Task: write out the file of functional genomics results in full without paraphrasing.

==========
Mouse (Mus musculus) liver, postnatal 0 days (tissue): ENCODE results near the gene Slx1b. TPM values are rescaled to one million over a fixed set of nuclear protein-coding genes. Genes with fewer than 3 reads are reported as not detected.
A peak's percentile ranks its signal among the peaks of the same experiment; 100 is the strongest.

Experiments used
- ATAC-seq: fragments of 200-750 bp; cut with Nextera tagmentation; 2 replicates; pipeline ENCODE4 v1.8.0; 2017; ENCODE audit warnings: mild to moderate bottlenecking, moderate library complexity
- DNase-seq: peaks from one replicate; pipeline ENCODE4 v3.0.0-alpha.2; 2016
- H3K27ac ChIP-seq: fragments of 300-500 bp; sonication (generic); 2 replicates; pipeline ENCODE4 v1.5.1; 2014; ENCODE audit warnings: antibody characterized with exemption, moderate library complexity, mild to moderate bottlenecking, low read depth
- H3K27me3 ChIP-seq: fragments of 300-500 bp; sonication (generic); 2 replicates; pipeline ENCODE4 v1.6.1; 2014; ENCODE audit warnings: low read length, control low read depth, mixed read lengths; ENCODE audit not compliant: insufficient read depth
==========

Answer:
Mouse (Mus musculus) liver, postnatal 0 days (tissue): ENCODE results near the gene Slx1b. TPM values are rescaled to one million over a fixed set of nuclear protein-coding genes. Genes with fewer than 3 reads are reported as not detected.
A peak's percentile ranks its signal among the peaks of the same experiment; 100 is the strongest.

Experiments used
- ATAC-seq: fragments of 200-750 bp; cut with Nextera tagmentation; 2 replicates; pipeline ENCODE4 v1.8.0; 2017; ENCODE audit warnings: mild to moderate bottlenecking, moderate library complexity
- DNase-seq: peaks from one replicate; pipeline ENCODE4 v3.0.0-alpha.2; 2016
- H3K27ac ChIP-seq: fragments of 300-500 bp; sonication (generic); 2 replicates; pipeline ENCODE4 v1.5.1; 2014; ENCODE audit warnings: antibody characterized with exemption, moderate library complexity, mild to moderate bottlenecking, low read depth
- H3K27me3 ChIP-seq: fragments of 300-500 bp; sonication (generic); 2 replicates; pipeline ENCODE4 v1.6.1; 2014; ENCODE audit warnings: low read length, control low read depth, mixed read lengths; ENCODE audit not compliant: insufficient read depth